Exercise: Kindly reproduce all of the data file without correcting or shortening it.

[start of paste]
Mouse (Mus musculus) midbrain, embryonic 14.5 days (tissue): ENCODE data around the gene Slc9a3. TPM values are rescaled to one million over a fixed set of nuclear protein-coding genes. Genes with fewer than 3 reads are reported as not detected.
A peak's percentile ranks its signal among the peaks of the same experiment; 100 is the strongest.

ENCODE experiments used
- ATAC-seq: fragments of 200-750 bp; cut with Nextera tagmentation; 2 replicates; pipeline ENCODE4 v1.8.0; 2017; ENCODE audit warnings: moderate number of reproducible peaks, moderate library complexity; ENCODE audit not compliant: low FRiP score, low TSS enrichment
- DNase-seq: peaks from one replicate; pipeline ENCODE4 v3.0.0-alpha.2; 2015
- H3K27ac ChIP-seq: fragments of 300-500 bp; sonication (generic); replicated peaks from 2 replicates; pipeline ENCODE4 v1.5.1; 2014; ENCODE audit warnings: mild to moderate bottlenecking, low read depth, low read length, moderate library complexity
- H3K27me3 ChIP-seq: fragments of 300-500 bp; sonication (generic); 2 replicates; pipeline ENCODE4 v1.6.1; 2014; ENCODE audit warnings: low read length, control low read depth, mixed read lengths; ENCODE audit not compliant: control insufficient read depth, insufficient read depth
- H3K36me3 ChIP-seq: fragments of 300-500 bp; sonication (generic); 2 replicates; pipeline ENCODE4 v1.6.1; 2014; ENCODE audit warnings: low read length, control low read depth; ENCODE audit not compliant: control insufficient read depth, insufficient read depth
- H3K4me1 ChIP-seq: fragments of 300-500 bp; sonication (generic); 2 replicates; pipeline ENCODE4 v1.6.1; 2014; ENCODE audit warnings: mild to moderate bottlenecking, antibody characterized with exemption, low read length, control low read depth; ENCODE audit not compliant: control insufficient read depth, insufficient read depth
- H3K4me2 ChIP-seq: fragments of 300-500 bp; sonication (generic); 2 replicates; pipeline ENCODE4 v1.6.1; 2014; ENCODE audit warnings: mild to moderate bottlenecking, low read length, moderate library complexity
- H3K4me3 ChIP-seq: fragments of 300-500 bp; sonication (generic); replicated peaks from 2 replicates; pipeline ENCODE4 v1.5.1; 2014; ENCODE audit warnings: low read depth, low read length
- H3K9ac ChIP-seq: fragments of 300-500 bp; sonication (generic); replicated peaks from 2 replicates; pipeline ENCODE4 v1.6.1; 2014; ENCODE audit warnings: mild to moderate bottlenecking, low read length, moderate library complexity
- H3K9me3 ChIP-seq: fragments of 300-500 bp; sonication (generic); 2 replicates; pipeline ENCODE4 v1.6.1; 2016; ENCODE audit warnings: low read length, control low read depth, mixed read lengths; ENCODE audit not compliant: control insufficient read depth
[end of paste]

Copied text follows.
Mouse (Mus musculus) midbrain, embryonic 14.5 days (tissue): ENCODE data around the gene Slc9a3. TPM values are rescaled to one million over a fixed set of nuclear protein-coding genes. Genes with fewer than 3 reads are reported as not detected.
A peak's percentile ranks its signal among the peaks of the same experiment; 100 is the strongest.

ENCODE experiments used
- ATAC-seq: fragments of 200-750 bp; cut with Nextera tagmentation; 2 replicates; pipeline ENCODE4 v1.8.0; 2017; ENCODE audit warnings: moderate number of reproducible peaks, moderate library complexity; ENCODE audit not compliant: low FRiP score, low TSS enrichment
- DNase-seq: peaks from one replicate; pipeline ENCODE4 v3.0.0-alpha.2; 2015
- H3K27ac ChIP-seq: fragments of 300-500 bp; sonication (generic); replicated peaks from 2 replicates; pipeline ENCODE4 v1.5.1; 2014; ENCODE audit warnings: mild to moderate bottlenecking, low read depth, low read length, moderate library complexity
- H3K27me3 ChIP-seq: fragments of 300-500 bp; sonication (generic); 2 replicates; pipeline ENCODE4 v1.6.1; 2014; ENCODE audit warnings: low read length, control low read depth, mixed read lengths; ENCODE audit not compliant: control insufficient read depth, insufficient read depth
- H3K36me3 ChIP-seq: fragments of 300-500 bp; sonication (generic); 2 replicates; pipeline ENCODE4 v1.6.1; 2014; ENCODE audit warnings: low read length, control low read depth; ENCODE audit not compliant: control insufficient read depth, insufficient read depth
- H3K4me1 ChIP-seq: fragments of 300-500 bp; sonication (generic); 2 replicates; pipeline ENCODE4 v1.6.1; 2014; ENCODE audit warnings: mild to moderate bottlenecking, antibody characterized with exemption, low read length, control low read depth; ENCODE audit not compliant: control insufficient read depth, insufficient read depth
- H3K4me2 ChIP-seq: fragments of 300-500 bp; sonication (generic); 2 replicates; pipeline ENCODE4 v1.6.1; 2014; ENCODE audit warnings: mild to moderate bottlenecking, low read length, moderate library complexity
- H3K4me3 ChIP-seq: fragments of 300-500 bp; sonication (generic); replicated peaks from 2 replicates; pipeline ENCODE4 v1.5.1; 2014; ENCODE audit warnings: low read depth, low read length
- H3K9ac ChIP-seq: fragments of 300-500 bp; sonication (generic); replicated peaks from 2 replicates; pipeline ENCODE4 v1.6.1; 2014; ENCODE audit warnings: mild to moderate bottlenecking, low read length, moderate library complexity
- H3K9me3 ChIP-seq: fragments of 300-500 bp; sonication (generic); 2 replicates; pipeline ENCODE4 v1.6.1; 2016; ENCODE audit warnings: low read length, control low read depth, mixed read lengths; ENCODE audit not compliant: control insufficient read depth